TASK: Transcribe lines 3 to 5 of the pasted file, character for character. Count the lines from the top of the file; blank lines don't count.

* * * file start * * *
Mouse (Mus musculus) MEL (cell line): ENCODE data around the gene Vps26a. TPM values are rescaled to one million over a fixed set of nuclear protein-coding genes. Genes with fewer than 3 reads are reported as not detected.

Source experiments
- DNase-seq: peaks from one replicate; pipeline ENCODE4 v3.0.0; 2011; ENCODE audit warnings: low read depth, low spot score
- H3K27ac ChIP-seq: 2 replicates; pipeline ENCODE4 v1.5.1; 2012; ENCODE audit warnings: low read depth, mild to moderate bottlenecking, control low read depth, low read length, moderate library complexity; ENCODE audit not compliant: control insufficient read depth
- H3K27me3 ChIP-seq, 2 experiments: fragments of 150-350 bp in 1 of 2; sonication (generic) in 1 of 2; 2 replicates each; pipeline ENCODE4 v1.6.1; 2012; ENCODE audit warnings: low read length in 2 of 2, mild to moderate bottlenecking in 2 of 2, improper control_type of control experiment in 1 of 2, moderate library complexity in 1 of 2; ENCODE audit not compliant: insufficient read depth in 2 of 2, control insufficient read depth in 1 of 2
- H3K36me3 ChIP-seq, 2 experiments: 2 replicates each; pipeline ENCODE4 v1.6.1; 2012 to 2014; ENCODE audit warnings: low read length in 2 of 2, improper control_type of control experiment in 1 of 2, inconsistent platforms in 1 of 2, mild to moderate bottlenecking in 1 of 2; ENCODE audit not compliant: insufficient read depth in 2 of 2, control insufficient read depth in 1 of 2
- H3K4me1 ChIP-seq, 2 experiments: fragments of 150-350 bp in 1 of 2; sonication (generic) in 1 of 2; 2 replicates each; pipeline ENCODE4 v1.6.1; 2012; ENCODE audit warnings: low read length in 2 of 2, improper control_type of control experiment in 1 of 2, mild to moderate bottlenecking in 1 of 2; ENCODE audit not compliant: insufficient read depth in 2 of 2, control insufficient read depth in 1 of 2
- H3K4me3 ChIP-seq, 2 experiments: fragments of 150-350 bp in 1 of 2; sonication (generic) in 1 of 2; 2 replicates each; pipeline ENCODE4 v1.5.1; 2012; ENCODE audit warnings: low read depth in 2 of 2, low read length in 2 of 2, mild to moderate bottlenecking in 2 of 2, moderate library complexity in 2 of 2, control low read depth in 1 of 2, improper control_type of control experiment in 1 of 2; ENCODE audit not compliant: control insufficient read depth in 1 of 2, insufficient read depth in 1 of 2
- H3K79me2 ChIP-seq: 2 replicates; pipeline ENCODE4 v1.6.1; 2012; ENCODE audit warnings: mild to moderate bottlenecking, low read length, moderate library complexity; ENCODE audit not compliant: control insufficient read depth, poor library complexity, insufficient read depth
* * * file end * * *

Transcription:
- DNase-seq: peaks from one replicate; pipeline ENCODE4 v3.0.0; 2011; ENCODE audit warnings: low read depth, low spot score
- H3K27ac ChIP-seq: 2 replicates; pipeline ENCODE4 v1.5.1; 2012; ENCODE audit warnings: low read depth, mild to moderate bottlenecking, control low read depth, low read length, moderate library complexity; ENCODE audit not compliant: control insufficient read depth
- H3K27me3 ChIP-seq, 2 experiments: fragments of 150-350 bp in 1 of 2; sonication (generic) in 1 of 2; 2 replicates each; pipeline ENCODE4 v1.6.1; 2012; ENCODE audit warnings: low read length in 2 of 2, mild to moderate bottlenecking in 2 of 2, improper control_type of control experiment in 1 of 2, moderate library complexity in 1 of 2; ENCODE audit not compliant: insufficient read depth in 2 of 2, control insufficient read depth in 1 of 2